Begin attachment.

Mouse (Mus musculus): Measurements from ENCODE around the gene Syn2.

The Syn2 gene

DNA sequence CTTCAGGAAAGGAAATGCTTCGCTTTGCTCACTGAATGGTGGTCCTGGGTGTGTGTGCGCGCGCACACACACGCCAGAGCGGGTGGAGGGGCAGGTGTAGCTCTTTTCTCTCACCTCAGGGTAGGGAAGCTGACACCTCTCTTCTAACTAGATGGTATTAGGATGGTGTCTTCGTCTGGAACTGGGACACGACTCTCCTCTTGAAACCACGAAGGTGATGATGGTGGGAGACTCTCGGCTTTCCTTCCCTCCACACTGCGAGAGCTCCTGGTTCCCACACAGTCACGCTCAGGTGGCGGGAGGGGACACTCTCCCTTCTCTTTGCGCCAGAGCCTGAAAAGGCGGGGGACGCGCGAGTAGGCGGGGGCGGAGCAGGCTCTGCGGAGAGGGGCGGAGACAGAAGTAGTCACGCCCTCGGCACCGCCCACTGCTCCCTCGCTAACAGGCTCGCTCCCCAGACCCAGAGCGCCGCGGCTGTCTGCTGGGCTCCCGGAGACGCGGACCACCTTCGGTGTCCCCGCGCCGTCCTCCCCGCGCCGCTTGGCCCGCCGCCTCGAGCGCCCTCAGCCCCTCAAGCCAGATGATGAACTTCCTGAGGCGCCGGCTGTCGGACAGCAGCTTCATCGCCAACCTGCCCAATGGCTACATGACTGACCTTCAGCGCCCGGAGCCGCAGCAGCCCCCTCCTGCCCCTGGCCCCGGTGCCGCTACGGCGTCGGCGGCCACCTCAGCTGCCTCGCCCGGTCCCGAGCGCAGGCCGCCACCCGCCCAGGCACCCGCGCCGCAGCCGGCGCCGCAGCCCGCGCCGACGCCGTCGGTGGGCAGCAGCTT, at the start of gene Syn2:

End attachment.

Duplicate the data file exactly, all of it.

Mouse (Mus musculus): Measurements from ENCODE around the gene Syn2.

The Syn2 gene

DNA sequence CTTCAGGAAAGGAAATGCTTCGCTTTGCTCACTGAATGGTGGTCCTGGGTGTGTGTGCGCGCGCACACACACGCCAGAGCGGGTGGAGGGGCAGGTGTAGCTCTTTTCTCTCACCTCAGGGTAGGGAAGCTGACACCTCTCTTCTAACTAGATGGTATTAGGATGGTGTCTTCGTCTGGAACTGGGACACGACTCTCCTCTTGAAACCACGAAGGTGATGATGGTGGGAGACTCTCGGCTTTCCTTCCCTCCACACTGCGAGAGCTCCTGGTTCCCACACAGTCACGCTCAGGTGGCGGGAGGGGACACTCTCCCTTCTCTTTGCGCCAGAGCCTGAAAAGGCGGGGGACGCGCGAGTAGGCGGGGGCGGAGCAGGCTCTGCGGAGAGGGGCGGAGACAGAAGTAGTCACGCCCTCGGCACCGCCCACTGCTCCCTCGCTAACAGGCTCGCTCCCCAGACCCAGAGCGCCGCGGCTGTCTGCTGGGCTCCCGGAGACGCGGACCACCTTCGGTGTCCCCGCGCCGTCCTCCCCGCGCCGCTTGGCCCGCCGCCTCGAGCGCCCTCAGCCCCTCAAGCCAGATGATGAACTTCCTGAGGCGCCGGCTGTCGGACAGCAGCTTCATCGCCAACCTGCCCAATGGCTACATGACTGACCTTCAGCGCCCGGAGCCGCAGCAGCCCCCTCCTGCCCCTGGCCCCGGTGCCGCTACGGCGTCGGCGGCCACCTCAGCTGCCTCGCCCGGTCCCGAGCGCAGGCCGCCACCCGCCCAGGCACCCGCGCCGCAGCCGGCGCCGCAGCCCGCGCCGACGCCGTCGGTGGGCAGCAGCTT, at the start of gene Syn2: